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3 Solutions to the NBA's Flopping Problem

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3 Solutions to the NBA's Flopping Problem
Christian Petersen/Getty Images
Over the weekend NBA Commissioner David Stern made some comments on the league's flopping issue.

The issue of flopping has finally moved from the hard courts to the boardrooms in the NBA.

The "flop" is, of course, a somewhat subjective issue. It really boils down to a player in the NBA absorbing a small or moderate amount of physical contact and then having a reaction that would suggest the physical contact is far more intense and had far more impact than it really did. All of this is done in an effort to draw a foul.

The results are maddening.

Each NBA player can only commit six personal fouls per game. Any additional foul can alter a player's time on the court. Drawing a fourth personal foul in the middle of the third quarter could easily cause that player's head coach to bench the player until the fourth quarter in an effort to prevent him from drawing a fifth foul before the game's most crucial 12 minutes have even started.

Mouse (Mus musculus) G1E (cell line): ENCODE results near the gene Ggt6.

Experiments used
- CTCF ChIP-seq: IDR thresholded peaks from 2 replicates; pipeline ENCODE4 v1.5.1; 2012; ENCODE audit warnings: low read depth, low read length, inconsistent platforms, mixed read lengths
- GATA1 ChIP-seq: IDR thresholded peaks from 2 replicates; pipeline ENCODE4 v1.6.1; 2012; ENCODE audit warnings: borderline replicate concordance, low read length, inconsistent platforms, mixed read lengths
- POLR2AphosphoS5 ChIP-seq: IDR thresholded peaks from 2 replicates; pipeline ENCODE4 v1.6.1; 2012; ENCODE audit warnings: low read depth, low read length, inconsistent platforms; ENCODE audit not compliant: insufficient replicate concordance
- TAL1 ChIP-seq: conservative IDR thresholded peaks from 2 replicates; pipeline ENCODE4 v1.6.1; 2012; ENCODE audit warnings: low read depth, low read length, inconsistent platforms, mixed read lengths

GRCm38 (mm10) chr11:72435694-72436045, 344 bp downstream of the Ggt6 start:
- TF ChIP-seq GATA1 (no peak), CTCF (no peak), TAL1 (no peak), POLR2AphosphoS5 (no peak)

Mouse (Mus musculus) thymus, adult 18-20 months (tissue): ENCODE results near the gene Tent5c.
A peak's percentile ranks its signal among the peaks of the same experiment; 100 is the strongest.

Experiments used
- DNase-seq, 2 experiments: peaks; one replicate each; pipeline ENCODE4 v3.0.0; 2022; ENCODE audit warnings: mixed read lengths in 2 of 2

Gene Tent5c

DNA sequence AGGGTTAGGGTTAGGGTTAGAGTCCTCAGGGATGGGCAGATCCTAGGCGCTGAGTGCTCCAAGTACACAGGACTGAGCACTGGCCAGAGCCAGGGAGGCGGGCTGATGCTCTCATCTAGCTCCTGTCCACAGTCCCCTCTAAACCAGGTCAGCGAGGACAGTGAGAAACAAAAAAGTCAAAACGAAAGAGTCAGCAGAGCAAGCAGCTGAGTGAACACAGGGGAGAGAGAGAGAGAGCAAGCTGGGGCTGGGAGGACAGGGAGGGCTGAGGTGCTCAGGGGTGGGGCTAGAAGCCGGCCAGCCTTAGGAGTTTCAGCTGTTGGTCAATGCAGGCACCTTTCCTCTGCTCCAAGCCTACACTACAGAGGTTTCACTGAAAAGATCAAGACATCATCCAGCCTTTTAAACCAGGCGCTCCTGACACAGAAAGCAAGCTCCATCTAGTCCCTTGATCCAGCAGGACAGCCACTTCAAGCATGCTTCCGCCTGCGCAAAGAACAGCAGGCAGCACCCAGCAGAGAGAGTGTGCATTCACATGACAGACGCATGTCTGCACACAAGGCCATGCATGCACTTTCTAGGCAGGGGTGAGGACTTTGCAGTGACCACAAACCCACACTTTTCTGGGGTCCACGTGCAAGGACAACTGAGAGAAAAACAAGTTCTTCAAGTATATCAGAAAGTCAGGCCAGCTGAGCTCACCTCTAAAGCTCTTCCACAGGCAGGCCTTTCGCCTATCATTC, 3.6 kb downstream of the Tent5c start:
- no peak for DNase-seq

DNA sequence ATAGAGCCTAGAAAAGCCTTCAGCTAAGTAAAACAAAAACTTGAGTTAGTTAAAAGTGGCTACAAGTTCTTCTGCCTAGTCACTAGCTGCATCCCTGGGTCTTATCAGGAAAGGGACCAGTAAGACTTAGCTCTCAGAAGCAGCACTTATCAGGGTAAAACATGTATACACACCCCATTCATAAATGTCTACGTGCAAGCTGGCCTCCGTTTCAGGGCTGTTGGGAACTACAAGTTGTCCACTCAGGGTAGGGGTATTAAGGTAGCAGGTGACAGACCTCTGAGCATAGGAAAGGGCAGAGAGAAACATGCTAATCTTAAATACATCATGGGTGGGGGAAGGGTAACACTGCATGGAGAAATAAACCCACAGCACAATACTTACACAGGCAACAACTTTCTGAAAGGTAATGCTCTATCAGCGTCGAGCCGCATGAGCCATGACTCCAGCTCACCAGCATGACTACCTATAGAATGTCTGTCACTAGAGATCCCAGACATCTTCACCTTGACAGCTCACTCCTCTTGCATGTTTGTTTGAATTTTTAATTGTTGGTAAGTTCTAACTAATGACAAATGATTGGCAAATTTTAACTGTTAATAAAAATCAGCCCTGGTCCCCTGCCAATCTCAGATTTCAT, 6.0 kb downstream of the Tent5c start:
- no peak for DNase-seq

The flop can remove key players from parts of games. That can have a major impact on the outcome.

No one should get away with fouling a player, but conversely, should a player get charged with a foul when no foul has been committed?

Sunday, NBA Commissioner David Stern was asked about the issue (via ESPN.com):

I think it's time to look at (flopping) in a more serious way because it's only designed to fool the referee. It's not a legitimate play in my judgment. I recognize if there's contact (you) move a little bit, but some of this is acting. We should give out Oscars rather than MVP trophies.

With Stern going public to express his displeasure with the practice, the potential for some sort of rules change can no longer just be considered the province of belly-aching fans. 

What types of rule changes are we talking about?

Nothing has been officially proposed as of now, at least not publicly, but here are some suggestions.  

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